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Table 5 Essential Components: Key Worker Competencies

From: Development of an optimised key worker framework for people with dementia, their family and caring unit living in the community

Key Worker Areas Source Quotes from Australian Evaluation of Dementia Key Worker Models
Knowledge Consensus Areas:
Other Areas:
Clinical and Scientific (e.g. nursing background, allied health background) (10 models)
Family and Carer Needs (e.g. utilising a whole of family approach to support) (eight models)
Services and Resources (e.g. service availability, referral pathways, entry criteria, waitlists, education/training opportunities) (eight models)
Sector (e.g. aged care, disability) (six models)
Work Experience (five models)
Life Experience (three models)
Cultural Differences (two models)
Australian Evaluation “You’ve got to have a spread of knowledge. I think the support worker needs to be embedded in a dementia specific knowledge base.” [Key Worker Sixteen]
“I believe that they need to have an understanding of or some type of training in aged care, especially with people with dementia. They need to really get to know that person” [Consumer Eight]
Skills Consensus Areas:
Communication and interpersonal
Ability to generate ideas and problem solve
Ability to build and maintain relationships
Other Areas:
Ability to provide education (information provision) (11 models)
Clinical (e.g. ability to judge and screen for medical issues, medication issues, physical changes) (six models)
Counselling (five models)
Advocacy (five models)
Assessment (e.g. ability to screen and assess physical, social, mental, emotional health needs) (four models)
Time Management (four models)
Australian Evaluation “Definitely the people skills and being able to ask the questions that a lot of people wouldn’t normally consider. It’s not just as simple as asking a question. You actually can then offer some solutions for those questions that they have. You have to be I guess quite good at communicating with people in a variety of different contexts whether that’s phone or email or face to face.” [Key Worker Twenty]
“I mean it’s like going to a restaurant, you get given a menu. There’s no point saying well I want sort of scrambled deer antlers and they say, oh sorry we don’t have any and you’ll have to get something else... tell us what you do have and then we can go from there because most people aren’t going to want everything. They’re just going to say, well this would be helpful. I don’t want that or that or that but I wouldn’t mind that and perhaps down the track I’d like to have a bit of that. So just some suggestions so that you know what is on offer, what is available.” [Consumer Two]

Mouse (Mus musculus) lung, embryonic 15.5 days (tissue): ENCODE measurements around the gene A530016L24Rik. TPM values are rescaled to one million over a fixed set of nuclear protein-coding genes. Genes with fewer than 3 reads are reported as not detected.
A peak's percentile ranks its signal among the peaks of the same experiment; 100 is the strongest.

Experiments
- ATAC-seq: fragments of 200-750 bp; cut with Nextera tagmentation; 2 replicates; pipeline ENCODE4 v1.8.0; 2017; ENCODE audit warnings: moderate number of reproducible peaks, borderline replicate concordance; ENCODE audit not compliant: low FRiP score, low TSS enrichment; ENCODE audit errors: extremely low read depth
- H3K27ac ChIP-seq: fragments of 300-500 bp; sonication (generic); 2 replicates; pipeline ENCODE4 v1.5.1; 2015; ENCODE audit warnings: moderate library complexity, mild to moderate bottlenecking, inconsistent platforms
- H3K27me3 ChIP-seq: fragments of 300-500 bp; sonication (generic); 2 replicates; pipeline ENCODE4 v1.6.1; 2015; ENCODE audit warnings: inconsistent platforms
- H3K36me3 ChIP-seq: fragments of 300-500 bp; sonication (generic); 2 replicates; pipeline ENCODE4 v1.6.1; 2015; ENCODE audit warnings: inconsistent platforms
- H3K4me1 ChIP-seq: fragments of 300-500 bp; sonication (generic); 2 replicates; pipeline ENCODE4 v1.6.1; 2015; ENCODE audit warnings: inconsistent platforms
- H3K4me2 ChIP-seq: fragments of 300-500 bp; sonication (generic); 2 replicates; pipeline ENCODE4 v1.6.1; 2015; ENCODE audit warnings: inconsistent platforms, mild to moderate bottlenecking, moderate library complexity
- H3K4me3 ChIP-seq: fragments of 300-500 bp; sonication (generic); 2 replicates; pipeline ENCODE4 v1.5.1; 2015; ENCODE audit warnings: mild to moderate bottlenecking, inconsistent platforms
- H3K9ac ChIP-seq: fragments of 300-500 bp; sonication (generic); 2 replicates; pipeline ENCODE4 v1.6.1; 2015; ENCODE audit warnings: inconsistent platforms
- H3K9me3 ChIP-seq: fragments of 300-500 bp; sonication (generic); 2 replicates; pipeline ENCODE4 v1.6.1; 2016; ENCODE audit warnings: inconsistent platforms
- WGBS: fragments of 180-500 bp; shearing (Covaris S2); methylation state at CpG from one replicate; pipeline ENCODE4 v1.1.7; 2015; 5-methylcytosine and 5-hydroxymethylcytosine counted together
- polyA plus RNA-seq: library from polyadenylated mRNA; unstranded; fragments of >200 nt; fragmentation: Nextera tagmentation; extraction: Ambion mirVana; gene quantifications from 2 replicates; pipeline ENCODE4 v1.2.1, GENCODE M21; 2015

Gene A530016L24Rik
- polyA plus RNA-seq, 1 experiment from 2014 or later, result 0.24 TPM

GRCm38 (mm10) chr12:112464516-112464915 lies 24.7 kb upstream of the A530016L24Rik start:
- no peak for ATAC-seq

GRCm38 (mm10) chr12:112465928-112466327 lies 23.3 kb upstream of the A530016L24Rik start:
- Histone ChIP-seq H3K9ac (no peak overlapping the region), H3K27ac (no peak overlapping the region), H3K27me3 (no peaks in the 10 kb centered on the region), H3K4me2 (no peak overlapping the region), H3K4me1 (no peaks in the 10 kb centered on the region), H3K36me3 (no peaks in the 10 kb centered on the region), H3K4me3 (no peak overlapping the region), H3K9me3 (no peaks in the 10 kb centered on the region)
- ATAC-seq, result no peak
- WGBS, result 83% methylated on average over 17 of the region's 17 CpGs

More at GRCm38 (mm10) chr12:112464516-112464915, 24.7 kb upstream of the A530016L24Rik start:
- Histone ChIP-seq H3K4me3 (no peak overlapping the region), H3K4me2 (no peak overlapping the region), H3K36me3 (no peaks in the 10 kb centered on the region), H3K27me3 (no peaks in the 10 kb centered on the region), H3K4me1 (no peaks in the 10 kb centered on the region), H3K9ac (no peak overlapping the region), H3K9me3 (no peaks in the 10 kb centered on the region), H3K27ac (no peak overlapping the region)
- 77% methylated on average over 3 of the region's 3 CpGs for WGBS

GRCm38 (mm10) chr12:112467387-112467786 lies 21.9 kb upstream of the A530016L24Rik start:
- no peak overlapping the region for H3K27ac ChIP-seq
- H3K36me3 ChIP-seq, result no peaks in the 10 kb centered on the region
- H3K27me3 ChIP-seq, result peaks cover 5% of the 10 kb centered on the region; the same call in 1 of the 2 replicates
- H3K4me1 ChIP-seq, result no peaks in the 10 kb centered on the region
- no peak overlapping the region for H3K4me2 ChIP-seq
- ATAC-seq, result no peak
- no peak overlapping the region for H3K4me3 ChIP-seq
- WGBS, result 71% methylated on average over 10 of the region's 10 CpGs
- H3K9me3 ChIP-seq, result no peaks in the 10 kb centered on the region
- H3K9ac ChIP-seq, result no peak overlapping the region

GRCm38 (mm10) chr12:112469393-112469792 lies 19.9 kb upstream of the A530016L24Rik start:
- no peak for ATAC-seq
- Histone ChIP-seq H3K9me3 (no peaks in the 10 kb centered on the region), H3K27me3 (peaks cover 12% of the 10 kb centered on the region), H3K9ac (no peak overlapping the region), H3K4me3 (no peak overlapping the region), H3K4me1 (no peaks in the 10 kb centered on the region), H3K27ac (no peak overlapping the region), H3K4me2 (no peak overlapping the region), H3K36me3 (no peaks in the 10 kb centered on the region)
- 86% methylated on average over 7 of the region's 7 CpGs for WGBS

Attributes Consensus Areas –Key Workers, Organisation Managers (top five):
1. Empathetic (ten models)
2. Good Listener (seven models)
3. Person-centred (six models)
4. Adaptable and Flexible (five models)
5. Genuine, Kind, Caring (five models)
Consensus Areas – Consumers (top five)
1. Good Listener (six consumers)
2. Empathetic (four consumers)
3. Caring (three consumers)
3a) Stable, Reliable, Committed (three consumers)
3b) Proactive (three consumers)
3c) Perceptive, Astute (three consumers)
3d) Practical, Realistic (three consumers)
4. Understanding (two consumers)
4a) Resilient (two consumers)
4b) Open (two consumers)
5. Encouraging (one consumer)
Australian Evaluation “Empathy is really, really important, but also the ability to hold their hand and go, okay, I’m here, I’m listening to you. There are things we can do together and then let’s see how we can build your strength to be able to cope with this.” [Key Worker Five]
Just being able to listen I think is a key thing... it’s the first time they have been able to talk to someone that doesn’t have an emotional investment in making some decision or judging them.” [Key Worker Ten]
“They need to be empathetic, understanding, be prepared to listen, be practical. You know, there’s none of that airy fairy stuff. You really have to be practical and realistic about it” [Consumer Nine]
They need to be a good listener and they need to be able to almost read between the lines.” [Consumer Five]
I think the biggest thing for me was just having someone to sound off to that was actually not just sympathetic, empathetic. She was actually encouraging and she’d give me ideas of how she handled things. She encouraged me to be brave” [Consumer Three]